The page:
Relative Contributions of Socioeconomic, Local Environmental, Psychosocial, Lifestyle/Behavioral, Biophysiological, and Ancestral Factors to Racial/Ethnic Disparities in Type 2 Diabetes.


Piccolo, RS; Subramanian, SV; Pearce, N; Florez, JC; McKinlay, JB; (2016) Relative Contributions of Socioeconomic, Local Environmental, Psychosocial, Lifestyle/Behavioral, Biophysiological, and Ancestral Factors to Racial/Ethnic Disparities in Type 2 Diabetes. Diabetes care, 39 (7). pp. 1208-17. ISSN 0149-5992 DOI: https://doi.org/10.2337/dc15-2255

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Abstract

Racial/ethnic minorities in the U.S. have a higher prevalence of type 2 diabetes mellitus (T2DM) than white adults. While many independent risk factors for T2DM have been identified, these determinants are often viewed in isolation without considering the joint contributions of competing risk factors. The objective of this study was to assess the relative contributions of six domains of influence to racial/ethnic disparities in T2DM. Cross-sectional analyses were conducted using the Boston Area Community Health III Survey (2010-2012), the third wave of a population-based sample of men and women from three racial/ethnic groups (black, Hispanic, white) living in Boston, Massachusetts (N = 2,764). Prevalent diabetes was defined by self-report of T2DM, fasting glucose >125 mg/dL, or HbA1c ≥6.5%. Structural equation models were constructed to evaluate the direct effects of each conceptual domain of influence on T2DM prevalence, as well as their indirect effects on the race/ethnicity-T2DM relationship. All direct and indirect pathways were included. The final model indicated that 38.9% and 21.8% of the total effect of black race and Hispanic ethnicity, respectively, on T2DM prevalence was mediated by the socioeconomic, environmental, psychosocial, and lifestyle/behavioral risk scores. The largest mediating influence was the socioeconomic risk score, which explained 21.8% and 26.2% of the total effect of black race and Hispanic ethnicity, respectively. Our study found that socioeconomic factors had the greatest impact on explaining the excess prevalence of T2DM among racial/ethnic minorities.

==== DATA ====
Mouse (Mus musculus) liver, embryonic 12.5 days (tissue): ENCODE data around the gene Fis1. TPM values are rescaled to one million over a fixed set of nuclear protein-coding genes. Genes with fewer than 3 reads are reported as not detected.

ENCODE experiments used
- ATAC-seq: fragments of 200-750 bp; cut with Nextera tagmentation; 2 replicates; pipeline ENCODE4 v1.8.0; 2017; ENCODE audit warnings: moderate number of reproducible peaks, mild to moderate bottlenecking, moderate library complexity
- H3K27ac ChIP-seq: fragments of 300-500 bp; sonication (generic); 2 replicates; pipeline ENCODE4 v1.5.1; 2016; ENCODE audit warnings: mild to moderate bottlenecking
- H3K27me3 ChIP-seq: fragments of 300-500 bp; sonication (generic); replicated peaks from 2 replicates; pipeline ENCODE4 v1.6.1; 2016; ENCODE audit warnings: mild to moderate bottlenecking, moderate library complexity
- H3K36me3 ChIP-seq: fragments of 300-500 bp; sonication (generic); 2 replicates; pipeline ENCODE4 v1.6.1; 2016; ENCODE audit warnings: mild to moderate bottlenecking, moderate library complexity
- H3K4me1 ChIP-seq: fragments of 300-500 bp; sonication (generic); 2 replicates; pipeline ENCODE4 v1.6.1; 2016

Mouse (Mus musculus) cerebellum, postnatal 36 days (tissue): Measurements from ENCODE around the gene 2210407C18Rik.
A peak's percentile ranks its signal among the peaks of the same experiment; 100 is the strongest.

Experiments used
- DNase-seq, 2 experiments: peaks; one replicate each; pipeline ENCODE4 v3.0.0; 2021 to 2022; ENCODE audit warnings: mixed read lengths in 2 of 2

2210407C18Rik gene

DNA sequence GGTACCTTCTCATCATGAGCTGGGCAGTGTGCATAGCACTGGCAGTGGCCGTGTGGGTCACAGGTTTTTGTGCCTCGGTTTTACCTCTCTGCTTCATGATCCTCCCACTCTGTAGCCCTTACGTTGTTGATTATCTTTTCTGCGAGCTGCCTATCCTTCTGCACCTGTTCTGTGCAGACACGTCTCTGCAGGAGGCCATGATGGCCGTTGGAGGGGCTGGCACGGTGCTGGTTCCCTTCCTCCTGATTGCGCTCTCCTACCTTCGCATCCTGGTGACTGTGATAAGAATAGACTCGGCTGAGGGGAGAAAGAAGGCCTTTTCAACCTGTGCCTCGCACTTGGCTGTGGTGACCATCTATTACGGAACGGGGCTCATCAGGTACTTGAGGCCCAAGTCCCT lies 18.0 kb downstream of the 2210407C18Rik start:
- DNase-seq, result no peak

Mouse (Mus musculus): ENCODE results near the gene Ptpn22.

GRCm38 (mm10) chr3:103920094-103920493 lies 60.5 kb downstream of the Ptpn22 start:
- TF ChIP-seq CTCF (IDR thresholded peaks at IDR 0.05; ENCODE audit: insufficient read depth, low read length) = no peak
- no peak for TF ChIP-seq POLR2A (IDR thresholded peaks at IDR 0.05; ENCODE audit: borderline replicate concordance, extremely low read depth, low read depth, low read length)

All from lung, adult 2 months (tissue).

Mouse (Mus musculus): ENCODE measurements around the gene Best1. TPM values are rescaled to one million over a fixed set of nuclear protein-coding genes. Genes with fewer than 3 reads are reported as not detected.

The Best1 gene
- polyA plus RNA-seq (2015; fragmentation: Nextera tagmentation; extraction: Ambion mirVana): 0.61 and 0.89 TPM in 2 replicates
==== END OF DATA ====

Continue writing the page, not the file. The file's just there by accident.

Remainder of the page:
Item Type: Article
Faculty and Department: Faculty of Epidemiology and Population Health > Dept of Medical Statistics
PubMed ID: 27330127
Web of Science ID: 381416500029
URI: http://researchonline.lshtm.ac.uk/id/eprint/2572254

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